The use of delicate glazes of rich colour would become Weight's established approach. The pencil squaring-up on Allegro Strepitoso, used for the transfer of the composition from sketch to panel and visible in the tree trunk, also sets a precedent for the majority of his subsequent works. It belies the fluidity of the handling but, in the same interview, Weight explained the progressive stages of the composition: 'I may have used some preparatory drawings. The scene on the canvas [sic] was built up from a painted sketch and some squaring up, but alterations were made during the actual painting; for example, the branches of the tree were swept up more to enhance the leaping movement of the lion' (interview, Tate Gallery conservation files, 17 Dec.1991). He later added that it was necessary to work freely over the squared-up composition 'to get the liveliness' (conversation with the author, 8 Dec.1995).
The painted Sketch for Allegro Strepitoso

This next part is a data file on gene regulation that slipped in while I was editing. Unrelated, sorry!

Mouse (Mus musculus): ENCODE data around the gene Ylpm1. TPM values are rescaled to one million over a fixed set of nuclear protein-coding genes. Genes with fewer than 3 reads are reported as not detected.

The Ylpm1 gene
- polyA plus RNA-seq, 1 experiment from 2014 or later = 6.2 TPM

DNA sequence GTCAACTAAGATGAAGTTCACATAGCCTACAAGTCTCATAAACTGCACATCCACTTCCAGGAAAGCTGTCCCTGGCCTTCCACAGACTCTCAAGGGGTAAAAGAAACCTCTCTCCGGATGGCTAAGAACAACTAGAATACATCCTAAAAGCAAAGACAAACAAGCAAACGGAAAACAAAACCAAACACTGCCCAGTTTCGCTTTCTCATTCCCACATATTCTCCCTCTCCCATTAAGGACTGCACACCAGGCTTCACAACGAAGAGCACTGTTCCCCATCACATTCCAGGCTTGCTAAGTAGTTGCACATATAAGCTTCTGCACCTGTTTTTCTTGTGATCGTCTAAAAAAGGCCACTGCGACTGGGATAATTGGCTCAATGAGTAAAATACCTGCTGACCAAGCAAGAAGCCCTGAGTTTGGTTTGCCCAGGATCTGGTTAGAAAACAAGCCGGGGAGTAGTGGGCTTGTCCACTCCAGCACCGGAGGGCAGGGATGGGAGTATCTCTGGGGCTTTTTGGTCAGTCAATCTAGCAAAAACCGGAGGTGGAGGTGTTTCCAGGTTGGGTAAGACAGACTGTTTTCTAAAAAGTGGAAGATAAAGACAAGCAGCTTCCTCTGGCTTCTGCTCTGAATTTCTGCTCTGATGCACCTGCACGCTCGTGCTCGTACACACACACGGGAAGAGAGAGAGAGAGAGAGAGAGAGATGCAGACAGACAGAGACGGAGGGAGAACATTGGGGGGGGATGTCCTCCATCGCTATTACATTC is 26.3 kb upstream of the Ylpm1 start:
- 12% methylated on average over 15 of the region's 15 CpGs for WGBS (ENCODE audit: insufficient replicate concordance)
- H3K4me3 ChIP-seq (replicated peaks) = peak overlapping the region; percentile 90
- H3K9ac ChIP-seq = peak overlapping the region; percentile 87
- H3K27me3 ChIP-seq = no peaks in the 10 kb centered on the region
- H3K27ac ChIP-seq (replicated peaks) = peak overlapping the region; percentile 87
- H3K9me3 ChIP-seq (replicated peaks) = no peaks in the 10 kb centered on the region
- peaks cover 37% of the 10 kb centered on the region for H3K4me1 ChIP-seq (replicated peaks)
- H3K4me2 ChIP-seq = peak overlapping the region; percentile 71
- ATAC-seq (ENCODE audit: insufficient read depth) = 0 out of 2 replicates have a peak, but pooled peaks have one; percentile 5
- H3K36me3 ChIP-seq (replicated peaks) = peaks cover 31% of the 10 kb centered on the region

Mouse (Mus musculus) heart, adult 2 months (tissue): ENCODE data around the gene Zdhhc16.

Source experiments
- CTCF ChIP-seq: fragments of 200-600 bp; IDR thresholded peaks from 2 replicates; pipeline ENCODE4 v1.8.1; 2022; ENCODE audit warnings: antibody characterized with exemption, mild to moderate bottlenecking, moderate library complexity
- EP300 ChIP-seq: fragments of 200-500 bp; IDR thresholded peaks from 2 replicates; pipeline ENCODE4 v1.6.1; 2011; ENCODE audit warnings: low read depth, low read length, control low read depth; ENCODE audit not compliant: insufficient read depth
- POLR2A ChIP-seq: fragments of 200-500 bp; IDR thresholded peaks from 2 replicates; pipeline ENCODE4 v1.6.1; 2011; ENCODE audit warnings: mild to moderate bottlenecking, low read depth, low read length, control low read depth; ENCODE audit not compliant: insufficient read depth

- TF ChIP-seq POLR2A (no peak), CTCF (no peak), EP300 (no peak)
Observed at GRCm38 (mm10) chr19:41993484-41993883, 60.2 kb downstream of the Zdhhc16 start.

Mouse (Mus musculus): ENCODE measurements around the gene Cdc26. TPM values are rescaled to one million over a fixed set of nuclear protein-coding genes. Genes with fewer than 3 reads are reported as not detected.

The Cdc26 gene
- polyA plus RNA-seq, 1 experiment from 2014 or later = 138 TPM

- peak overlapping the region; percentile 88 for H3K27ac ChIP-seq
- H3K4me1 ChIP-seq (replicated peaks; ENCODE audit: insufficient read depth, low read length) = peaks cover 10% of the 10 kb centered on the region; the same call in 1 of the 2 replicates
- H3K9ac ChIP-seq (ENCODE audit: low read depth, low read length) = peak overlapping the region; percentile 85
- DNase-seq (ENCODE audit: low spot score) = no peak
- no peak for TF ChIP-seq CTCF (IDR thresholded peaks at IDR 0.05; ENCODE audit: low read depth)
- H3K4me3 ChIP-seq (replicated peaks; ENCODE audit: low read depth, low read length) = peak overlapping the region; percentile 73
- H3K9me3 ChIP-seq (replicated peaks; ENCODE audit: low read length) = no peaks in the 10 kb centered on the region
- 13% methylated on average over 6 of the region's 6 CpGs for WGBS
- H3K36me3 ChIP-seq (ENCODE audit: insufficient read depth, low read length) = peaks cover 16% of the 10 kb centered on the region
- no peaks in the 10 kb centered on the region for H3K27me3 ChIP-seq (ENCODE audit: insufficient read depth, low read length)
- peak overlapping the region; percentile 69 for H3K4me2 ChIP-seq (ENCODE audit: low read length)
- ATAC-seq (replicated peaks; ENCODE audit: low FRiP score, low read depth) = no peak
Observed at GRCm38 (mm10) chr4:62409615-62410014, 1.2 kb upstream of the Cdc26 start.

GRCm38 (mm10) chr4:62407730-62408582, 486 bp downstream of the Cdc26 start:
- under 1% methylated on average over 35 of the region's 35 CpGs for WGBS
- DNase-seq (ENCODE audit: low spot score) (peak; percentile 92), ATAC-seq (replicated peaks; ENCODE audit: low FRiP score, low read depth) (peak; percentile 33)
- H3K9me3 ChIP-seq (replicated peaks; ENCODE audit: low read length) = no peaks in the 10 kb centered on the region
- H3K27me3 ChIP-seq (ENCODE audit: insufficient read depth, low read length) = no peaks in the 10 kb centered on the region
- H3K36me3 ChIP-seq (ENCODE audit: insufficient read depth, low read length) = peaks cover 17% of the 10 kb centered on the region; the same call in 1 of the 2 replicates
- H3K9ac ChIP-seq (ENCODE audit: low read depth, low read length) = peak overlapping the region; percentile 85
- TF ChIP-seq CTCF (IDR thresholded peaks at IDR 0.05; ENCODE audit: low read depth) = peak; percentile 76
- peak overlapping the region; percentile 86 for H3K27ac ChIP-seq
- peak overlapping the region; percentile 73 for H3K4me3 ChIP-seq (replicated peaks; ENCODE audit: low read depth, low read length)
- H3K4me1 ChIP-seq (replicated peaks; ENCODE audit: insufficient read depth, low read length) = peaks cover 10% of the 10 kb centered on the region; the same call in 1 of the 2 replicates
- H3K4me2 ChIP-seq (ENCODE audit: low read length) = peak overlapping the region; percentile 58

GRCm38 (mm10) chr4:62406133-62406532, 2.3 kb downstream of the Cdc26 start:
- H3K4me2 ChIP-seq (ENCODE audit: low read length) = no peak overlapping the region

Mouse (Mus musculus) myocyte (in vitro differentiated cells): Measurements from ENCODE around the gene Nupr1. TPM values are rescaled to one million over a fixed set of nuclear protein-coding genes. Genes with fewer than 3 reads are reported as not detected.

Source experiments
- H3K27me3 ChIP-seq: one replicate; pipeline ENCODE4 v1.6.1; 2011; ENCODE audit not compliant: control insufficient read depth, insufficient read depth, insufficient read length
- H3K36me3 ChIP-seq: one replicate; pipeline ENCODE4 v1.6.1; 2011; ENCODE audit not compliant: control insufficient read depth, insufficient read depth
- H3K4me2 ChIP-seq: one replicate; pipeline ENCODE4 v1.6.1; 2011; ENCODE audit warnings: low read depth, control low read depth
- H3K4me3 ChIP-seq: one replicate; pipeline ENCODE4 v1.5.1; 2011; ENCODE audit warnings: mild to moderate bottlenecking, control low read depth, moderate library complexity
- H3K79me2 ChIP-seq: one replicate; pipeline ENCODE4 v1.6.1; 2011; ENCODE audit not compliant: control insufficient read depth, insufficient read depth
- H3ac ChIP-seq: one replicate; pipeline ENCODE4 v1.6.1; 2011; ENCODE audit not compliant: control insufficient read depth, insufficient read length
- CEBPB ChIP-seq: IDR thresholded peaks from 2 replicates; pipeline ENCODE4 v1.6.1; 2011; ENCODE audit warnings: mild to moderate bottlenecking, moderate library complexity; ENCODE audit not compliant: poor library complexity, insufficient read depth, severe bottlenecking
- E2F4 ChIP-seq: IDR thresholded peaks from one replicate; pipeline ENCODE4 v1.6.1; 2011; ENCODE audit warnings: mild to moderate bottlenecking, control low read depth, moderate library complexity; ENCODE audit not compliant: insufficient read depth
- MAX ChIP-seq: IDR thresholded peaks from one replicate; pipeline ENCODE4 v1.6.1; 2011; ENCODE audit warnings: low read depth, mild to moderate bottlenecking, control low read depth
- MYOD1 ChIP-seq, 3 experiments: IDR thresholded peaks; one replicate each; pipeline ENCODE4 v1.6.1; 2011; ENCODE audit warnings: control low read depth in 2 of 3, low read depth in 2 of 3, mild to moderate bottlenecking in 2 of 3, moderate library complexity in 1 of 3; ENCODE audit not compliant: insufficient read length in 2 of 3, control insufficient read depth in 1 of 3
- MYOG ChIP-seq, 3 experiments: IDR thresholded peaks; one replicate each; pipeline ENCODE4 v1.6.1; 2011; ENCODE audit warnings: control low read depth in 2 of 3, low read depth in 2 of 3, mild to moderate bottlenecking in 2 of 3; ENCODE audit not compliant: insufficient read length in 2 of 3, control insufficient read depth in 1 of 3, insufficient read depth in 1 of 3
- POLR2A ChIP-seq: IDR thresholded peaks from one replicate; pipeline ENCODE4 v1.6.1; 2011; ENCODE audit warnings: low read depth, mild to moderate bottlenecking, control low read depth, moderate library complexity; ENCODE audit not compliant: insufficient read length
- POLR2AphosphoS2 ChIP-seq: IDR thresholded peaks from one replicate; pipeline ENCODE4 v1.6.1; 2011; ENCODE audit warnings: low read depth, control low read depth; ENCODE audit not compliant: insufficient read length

(private collection) was reproduced in colour with Weight's article 'Imaginative Composition; Part 2. Perspective and Proportions; Decoration versus Realism' (Artist, vol.41, no.2, April 1951, p.39). Its dimensions were given there as 18 x 24 inches, and this indicates that it was about two thirds of the size of the final composition. In the earlier part of the article ('Imaginative Composition', Artist, vol.41, no.1, March 1951, pp.2-4), Weight discussed the role of sketches in general, recommending the exploration of the idea through 'rough scribbles', then the establishment of the composition in a number of small oil sketches. He emphasised the importance of squaring-up the selected study in order to sustain the impact of the composition, although no special reference was made to the sketch subsequently illustrated. The process was discussed by Weight in his interviews with Cathy Courtney ('Artists' Lives', National Life Story Collection, British Library National Sound Archive, 1991-2, Tate Gallery Archive, tape F2549 side B). There he revealed that, in general, he placed a sheet of transparent paper over the sketch so as to trace and then enlarge it; this may explain the absence of the gridding on the sketch otherwise required for squaring-up. Furthermore, he noted elsewhere that it was his practice to sell the preparatory sketches, 'as people liked to hang them on their walls' (conversation with the author, 8 Dec.1995), and this may have dissuaded him from marking up this particular sketch.